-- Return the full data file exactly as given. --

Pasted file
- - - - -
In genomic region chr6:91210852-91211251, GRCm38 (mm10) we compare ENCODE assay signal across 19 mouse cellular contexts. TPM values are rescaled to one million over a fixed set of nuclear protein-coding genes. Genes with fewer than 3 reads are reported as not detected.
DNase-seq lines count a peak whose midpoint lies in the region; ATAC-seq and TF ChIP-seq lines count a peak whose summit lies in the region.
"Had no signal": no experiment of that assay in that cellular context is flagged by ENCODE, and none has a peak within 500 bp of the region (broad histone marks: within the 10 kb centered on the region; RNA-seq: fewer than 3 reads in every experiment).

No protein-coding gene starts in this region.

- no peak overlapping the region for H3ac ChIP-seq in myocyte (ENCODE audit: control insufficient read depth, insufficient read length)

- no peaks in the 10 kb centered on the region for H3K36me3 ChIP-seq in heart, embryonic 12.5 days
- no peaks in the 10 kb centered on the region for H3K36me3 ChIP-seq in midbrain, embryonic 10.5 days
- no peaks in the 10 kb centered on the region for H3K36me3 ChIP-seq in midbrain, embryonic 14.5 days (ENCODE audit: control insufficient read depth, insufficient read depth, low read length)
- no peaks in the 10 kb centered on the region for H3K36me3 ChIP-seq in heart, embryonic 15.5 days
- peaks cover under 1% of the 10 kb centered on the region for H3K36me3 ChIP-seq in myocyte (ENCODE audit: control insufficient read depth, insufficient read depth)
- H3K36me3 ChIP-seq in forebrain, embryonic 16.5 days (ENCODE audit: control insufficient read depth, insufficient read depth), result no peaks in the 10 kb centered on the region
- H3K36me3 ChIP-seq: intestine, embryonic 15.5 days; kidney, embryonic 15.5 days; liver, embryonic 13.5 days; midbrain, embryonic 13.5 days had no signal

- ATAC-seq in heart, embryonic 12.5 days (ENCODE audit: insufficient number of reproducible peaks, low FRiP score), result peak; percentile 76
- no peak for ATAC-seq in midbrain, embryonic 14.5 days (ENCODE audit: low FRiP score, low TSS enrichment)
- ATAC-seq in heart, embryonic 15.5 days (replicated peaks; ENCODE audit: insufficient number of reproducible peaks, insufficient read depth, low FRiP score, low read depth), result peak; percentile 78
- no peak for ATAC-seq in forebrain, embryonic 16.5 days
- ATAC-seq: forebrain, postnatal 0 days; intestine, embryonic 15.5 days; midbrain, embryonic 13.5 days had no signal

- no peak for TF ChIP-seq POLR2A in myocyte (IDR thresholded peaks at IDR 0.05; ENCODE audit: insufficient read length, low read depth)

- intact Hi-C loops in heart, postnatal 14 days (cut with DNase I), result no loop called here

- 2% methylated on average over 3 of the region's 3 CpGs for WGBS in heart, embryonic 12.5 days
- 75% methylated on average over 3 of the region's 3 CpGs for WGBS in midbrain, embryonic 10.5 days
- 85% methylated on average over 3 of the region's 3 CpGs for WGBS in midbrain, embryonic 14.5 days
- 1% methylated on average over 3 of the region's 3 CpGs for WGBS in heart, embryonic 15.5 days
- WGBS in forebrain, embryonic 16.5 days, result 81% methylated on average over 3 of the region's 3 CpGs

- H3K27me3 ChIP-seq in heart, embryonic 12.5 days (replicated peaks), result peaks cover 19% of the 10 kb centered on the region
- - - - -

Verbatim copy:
In genomic region chr6:91210852-91211251, GRCm38 (mm10) we compare ENCODE assay signal across 19 mouse cellular contexts. TPM values are rescaled to one million over a fixed set of nuclear protein-coding genes. Genes with fewer than 3 reads are reported as not detected.
DNase-seq lines count a peak whose midpoint lies in the region; ATAC-seq and TF ChIP-seq lines count a peak whose summit lies in the region.
"Had no signal": no experiment of that assay in that cellular context is flagged by ENCODE, and none has a peak within 500 bp of the region (broad histone marks: within the 10 kb centered on the region; RNA-seq: fewer than 3 reads in every experiment).

No protein-coding gene starts in this region.

- no peak overlapping the region for H3ac ChIP-seq in myocyte (ENCODE audit: control insufficient read depth, insufficient read length)

- no peaks in the 10 kb centered on the region for H3K36me3 ChIP-seq in heart, embryonic 12.5 days
- no peaks in the 10 kb centered on the region for H3K36me3 ChIP-seq in midbrain, embryonic 10.5 days
- no peaks in the 10 kb centered on the region for H3K36me3 ChIP-seq in midbrain, embryonic 14.5 days (ENCODE audit: control insufficient read depth, insufficient read depth, low read length)
- no peaks in the 10 kb centered on the region for H3K36me3 ChIP-seq in heart, embryonic 15.5 days
- peaks cover under 1% of the 10 kb centered on the region for H3K36me3 ChIP-seq in myocyte (ENCODE audit: control insufficient read depth, insufficient read depth)
- H3K36me3 ChIP-seq in forebrain, embryonic 16.5 days (ENCODE audit: control insufficient read depth, insufficient read depth), result no peaks in the 10 kb centered on the region
- H3K36me3 ChIP-seq: intestine, embryonic 15.5 days; kidney, embryonic 15.5 days; liver, embryonic 13.5 days; midbrain, embryonic 13.5 days had no signal

- ATAC-seq in heart, embryonic 12.5 days (ENCODE audit: insufficient number of reproducible peaks, low FRiP score), result peak; percentile 76
- no peak for ATAC-seq in midbrain, embryonic 14.5 days (ENCODE audit: low FRiP score, low TSS enrichment)
- ATAC-seq in heart, embryonic 15.5 days (replicated peaks; ENCODE audit: insufficient number of reproducible peaks, insufficient read depth, low FRiP score, low read depth), result peak; percentile 78
- no peak for ATAC-seq in forebrain, embryonic 16.5 days
- ATAC-seq: forebrain, postnatal 0 days; intestine, embryonic 15.5 days; midbrain, embryonic 13.5 days had no signal

- no peak for TF ChIP-seq POLR2A in myocyte (IDR thresholded peaks at IDR 0.05; ENCODE audit: insufficient read length, low read depth)

- intact Hi-C loops in heart, postnatal 14 days (cut with DNase I), result no loop called here

- 2% methylated on average over 3 of the region's 3 CpGs for WGBS in heart, embryonic 12.5 days
- 75% methylated on average over 3 of the region's 3 CpGs for WGBS in midbrain, embryonic 10.5 days
- 85% methylated on average over 3 of the region's 3 CpGs for WGBS in midbrain, embryonic 14.5 days
- 1% methylated on average over 3 of the region's 3 CpGs for WGBS in heart, embryonic 15.5 days
- WGBS in forebrain, embryonic 16.5 days, result 81% methylated on average over 3 of the region's 3 CpGs

- H3K27me3 ChIP-seq in heart, embryonic 12.5 days (replicated peaks), result peaks cover 19% of the 10 kb centered on the region